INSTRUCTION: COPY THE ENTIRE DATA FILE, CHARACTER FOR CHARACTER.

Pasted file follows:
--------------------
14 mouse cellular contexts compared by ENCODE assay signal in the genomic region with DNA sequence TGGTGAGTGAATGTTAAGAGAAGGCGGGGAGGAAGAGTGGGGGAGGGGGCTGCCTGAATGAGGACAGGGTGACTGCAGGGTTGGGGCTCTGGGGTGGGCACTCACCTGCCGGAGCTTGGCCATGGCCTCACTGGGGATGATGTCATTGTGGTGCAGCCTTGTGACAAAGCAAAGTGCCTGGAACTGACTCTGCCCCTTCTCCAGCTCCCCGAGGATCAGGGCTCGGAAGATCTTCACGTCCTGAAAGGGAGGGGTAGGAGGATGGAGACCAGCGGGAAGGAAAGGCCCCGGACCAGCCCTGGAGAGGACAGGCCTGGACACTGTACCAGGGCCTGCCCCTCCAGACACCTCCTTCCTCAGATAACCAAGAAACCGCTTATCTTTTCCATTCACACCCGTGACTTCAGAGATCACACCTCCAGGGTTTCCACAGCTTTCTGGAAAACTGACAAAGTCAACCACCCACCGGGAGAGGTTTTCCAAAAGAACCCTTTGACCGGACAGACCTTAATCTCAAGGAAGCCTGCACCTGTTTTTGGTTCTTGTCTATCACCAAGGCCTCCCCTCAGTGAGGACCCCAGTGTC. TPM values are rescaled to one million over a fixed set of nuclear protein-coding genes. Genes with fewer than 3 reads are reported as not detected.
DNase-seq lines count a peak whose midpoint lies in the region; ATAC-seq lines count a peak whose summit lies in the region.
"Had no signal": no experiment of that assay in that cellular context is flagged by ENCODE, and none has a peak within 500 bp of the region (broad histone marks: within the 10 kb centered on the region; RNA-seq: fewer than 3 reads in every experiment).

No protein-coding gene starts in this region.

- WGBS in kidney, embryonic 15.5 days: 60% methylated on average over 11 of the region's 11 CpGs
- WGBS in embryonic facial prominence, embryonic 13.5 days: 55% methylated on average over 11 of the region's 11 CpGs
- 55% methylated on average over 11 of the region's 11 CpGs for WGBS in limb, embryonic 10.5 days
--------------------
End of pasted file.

14 mouse cellular contexts compared by ENCODE assay signal in the genomic region with DNA sequence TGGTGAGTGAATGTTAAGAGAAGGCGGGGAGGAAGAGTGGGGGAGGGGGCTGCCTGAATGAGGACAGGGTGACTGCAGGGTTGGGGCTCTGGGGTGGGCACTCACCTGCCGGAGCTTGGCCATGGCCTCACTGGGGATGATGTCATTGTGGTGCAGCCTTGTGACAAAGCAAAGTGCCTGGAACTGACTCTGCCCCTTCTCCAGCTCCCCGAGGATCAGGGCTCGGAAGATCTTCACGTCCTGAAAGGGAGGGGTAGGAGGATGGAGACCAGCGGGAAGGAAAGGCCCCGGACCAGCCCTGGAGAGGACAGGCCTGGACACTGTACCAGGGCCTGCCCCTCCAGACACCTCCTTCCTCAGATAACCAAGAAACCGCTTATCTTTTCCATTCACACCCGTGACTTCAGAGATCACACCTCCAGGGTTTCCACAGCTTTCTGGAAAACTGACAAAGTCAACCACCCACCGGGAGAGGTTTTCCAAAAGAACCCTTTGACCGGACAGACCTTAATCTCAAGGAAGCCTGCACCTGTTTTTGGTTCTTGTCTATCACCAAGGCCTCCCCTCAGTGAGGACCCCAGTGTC. TPM values are rescaled to one million over a fixed set of nuclear protein-coding genes. Genes with fewer than 3 reads are reported as not detected.
DNase-seq lines count a peak whose midpoint lies in the region; ATAC-seq lines count a peak whose summit lies in the region.
"Had no signal": no experiment of that assay in that cellular context is flagged by ENCODE, and none has a peak within 500 bp of the region (broad histone marks: within the 10 kb centered on the region; RNA-seq: fewer than 3 reads in every experiment).

No protein-coding gene starts in this region.

- WGBS in kidney, embryonic 15.5 days: 60% methylated on average over 11 of the region's 11 CpGs
- WGBS in embryonic facial prominence, embryonic 13.5 days: 55% methylated on average over 11 of the region's 11 CpGs
- 55% methylated on average over 11 of the region's 11 CpGs for WGBS in limb, embryonic 10.5 days